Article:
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My topology lesson casually made this assumption but I think it needs proof.

There is another thread with basically the same question here on this stackexchange but I'm not satisfied with the accepted answer. It makes use of the $⌊x⌋$ function but doesn't prove that it's defined for any $x \in \mathbb{R}$.

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  • $\begingroup$ How do you define "unbounded" and "bounded"? $\endgroup$ – Jack Mar 14 '17 at 0:27
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    $\begingroup$ Floor is usually defined using supremum of a set bounded above. Pretty well defined. $\endgroup$ – user251257 Mar 14 '17 at 0:28
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    $\begingroup$ Answers to this question would depend on what OP knows about real numbers. $\endgroup$ – Jack Mar 14 '17 at 0:33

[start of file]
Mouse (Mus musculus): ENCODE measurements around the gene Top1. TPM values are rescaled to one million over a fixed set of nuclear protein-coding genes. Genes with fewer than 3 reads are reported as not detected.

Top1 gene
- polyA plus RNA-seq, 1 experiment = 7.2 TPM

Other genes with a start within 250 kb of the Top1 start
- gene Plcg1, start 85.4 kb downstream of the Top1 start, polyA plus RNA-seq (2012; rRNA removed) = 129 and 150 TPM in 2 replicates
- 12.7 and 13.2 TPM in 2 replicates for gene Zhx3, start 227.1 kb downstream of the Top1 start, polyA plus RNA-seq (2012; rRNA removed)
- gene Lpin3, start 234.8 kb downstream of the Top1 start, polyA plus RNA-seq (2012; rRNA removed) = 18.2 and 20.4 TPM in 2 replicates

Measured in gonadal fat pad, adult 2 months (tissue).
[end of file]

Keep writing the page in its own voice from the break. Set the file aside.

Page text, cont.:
• $\begingroup$ @Jack What I mean with $\Bbb{Z}$ being unbounded above in $ \Bbb{R} $ is that there exists no $x ∈ \Bbb{R}$ such that there exists no $n ∈ \Bbb{Z} \ge x$. $\endgroup$ – NounVerber Mar 14 '17 at 0:33
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The real numbers have the property that a subset which is upper bounded has a supremum.

Suppose $s=\sup\mathbb{Z}$. By definition of supremum, there exists $x\in\mathbb{Z}$ such that $x\ge s-\frac{1}{2}$.

Can you arrive to a contradiction?

Hint: $x+1\in\mathbb{Z}$.

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